It’s been a month since the state’s cigarette sales tax increased by more than a dollar and-a-half a pack. That’s brought the total tax on cigarettes to more than $2.80 per pack.
Doctors have been searching for years for a solution to help people quit smoking, and now one factor has helped significantly — the cost. In the first week of Minnesota’s new higher tax on cigarettes, nearly 2,500 Minnesotans visited the Quitplan Services website and 400 people called the hotline for help in quitting.
A big jump in the state’s cigarette tax is still more than two weeks away, but it’s already having a huge impact on smokers. They’re stocking up and changing their habits.
There’s a new study out there this morning outlining the four healthiest habits you can have. Researchers at Johns Hopkins said the healthiest people exercise regularly, eat a Mediterranean-style diet, maintain a normal weight and don’t smoke.
Outside downtown office buildings, many smokers didn’t want to talk about the possibility of a tax that will push a lot of cigarettes into the $8-a-pack range. Dan Jones says the tax may be the push he needs “It’s a tax on something that you don’t need… I’m ok with it actually “Jones said. “Who knows, maybe it will finally give me the motivation I need to stop doing it.”
Some helpful news for people who are trying to break the smoking habit.
Theater employees in Minnesota are pushing back against a call to ban smoking on stage.
Minnesota has dropped out of the top 10 of states with the lowest amounts of adult smokers, according to a report released Friday.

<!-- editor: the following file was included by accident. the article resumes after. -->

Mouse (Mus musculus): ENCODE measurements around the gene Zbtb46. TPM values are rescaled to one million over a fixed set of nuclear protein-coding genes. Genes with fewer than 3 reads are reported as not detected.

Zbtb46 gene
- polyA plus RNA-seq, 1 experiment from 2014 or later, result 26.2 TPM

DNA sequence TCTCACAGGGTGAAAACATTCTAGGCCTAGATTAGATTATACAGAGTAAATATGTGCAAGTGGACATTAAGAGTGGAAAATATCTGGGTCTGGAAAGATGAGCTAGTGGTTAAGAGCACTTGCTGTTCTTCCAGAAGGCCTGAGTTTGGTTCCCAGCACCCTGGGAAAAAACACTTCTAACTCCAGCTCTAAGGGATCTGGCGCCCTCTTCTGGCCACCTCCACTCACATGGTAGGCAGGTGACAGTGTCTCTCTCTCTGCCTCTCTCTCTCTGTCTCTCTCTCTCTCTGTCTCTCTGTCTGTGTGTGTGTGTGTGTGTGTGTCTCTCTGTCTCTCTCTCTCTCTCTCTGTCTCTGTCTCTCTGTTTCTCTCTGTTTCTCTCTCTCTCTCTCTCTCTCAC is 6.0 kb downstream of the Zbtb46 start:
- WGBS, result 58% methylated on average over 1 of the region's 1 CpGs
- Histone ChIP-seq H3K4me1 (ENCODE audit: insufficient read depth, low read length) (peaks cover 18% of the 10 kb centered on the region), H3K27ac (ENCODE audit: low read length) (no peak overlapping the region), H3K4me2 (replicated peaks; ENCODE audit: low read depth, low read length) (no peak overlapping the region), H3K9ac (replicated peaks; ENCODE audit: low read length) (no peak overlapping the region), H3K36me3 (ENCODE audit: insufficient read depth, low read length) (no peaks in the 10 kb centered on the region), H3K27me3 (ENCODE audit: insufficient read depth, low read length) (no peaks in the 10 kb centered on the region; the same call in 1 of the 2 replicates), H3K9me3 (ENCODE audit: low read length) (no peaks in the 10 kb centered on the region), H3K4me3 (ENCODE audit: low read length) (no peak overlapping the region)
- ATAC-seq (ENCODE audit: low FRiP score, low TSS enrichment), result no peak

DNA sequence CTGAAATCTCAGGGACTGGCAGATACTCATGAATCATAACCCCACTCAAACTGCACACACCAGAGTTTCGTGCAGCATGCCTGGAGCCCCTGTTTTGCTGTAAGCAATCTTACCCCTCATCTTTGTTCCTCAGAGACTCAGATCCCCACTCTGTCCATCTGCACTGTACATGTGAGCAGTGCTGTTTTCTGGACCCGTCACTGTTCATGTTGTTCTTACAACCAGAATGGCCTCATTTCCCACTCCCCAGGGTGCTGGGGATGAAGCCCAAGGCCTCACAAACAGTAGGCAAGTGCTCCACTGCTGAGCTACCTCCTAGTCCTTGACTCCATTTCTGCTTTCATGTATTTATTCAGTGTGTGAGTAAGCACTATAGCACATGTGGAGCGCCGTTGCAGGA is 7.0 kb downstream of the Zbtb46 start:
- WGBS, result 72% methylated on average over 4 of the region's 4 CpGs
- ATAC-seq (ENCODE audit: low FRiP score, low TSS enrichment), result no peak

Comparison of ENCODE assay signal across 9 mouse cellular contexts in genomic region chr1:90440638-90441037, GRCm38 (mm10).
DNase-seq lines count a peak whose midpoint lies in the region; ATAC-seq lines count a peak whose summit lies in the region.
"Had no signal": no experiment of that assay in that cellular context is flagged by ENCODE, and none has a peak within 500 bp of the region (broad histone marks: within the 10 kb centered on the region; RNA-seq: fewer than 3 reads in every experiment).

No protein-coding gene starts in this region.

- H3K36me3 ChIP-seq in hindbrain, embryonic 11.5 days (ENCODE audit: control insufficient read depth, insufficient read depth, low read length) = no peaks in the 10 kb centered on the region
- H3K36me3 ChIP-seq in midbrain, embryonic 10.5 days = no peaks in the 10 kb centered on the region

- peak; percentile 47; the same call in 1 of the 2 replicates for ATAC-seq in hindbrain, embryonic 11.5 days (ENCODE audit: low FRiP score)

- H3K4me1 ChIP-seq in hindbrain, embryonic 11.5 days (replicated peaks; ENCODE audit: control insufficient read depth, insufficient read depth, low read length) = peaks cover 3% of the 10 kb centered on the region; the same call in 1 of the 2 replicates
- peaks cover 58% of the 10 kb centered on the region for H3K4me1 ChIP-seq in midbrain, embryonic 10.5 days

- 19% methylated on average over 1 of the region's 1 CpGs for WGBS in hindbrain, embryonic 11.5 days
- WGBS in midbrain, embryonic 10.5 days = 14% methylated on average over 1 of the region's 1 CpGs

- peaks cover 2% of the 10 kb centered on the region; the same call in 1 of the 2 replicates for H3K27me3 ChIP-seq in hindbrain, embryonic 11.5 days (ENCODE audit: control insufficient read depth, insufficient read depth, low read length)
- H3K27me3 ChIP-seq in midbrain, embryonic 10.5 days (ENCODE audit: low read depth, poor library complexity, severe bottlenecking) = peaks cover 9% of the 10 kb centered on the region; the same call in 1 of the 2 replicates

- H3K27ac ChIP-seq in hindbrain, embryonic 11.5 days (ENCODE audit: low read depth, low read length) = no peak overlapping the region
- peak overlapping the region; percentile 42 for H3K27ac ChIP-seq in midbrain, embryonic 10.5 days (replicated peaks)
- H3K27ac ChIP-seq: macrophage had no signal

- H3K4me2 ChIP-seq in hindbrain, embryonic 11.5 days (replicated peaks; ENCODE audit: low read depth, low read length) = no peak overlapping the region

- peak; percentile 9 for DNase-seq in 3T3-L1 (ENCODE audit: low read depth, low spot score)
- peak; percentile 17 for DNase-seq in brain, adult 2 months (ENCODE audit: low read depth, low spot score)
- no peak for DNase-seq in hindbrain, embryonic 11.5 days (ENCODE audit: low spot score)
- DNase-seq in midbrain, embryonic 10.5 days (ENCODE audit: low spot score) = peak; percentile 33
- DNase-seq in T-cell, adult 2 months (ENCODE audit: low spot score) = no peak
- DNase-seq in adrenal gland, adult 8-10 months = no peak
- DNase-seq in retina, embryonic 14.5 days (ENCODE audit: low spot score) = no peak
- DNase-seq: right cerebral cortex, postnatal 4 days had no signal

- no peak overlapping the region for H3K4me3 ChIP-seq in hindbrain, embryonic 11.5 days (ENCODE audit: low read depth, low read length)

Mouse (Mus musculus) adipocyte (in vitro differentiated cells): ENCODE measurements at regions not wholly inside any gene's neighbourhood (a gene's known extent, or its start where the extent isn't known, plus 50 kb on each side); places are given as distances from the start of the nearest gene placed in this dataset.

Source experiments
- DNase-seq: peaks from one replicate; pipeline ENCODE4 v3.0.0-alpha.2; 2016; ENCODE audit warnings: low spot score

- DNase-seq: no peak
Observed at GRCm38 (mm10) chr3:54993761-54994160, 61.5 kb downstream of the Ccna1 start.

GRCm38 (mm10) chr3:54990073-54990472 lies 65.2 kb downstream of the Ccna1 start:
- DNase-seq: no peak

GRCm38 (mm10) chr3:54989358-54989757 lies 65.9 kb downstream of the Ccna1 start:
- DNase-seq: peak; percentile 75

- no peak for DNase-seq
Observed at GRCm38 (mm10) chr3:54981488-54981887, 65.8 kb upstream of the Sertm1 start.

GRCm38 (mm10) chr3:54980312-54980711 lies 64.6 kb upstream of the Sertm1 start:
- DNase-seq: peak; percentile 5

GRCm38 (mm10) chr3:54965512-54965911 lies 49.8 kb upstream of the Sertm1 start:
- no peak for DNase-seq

Female smokers are now dying from lung cancer and lung disease far more often than they were several decades ago.
Minnesota State Fair General Manager Jerry Hammer said he wants to make it clear: Smoking will still be allowed on the fairgrounds, but not nearly in as many areas.
The curtain could soon fall on smoking as part of theatrical productions in Minnesota. A state senator wants to outlaw actors from puffing away as part of plays.
The Freedom to Breath Act went into effect five years ago on Monday, banning smoking in restaurants, bars and public work places.
Minnesota’s top health official says the state may be slipping in its effort to reduce smoking. State Health Commissioner Dr. Ed Ehlinger said Minnesota has seen a reduction in smoking in recent years but the rate of reduction has slowed.
Researchers at the Mayo Clinic in Rochester are using an unlikely weapon in the fight against nicotine addiction. It’s not mice, but zebrafish.
The last place where smokers could light up at Target Field is being snuffed out.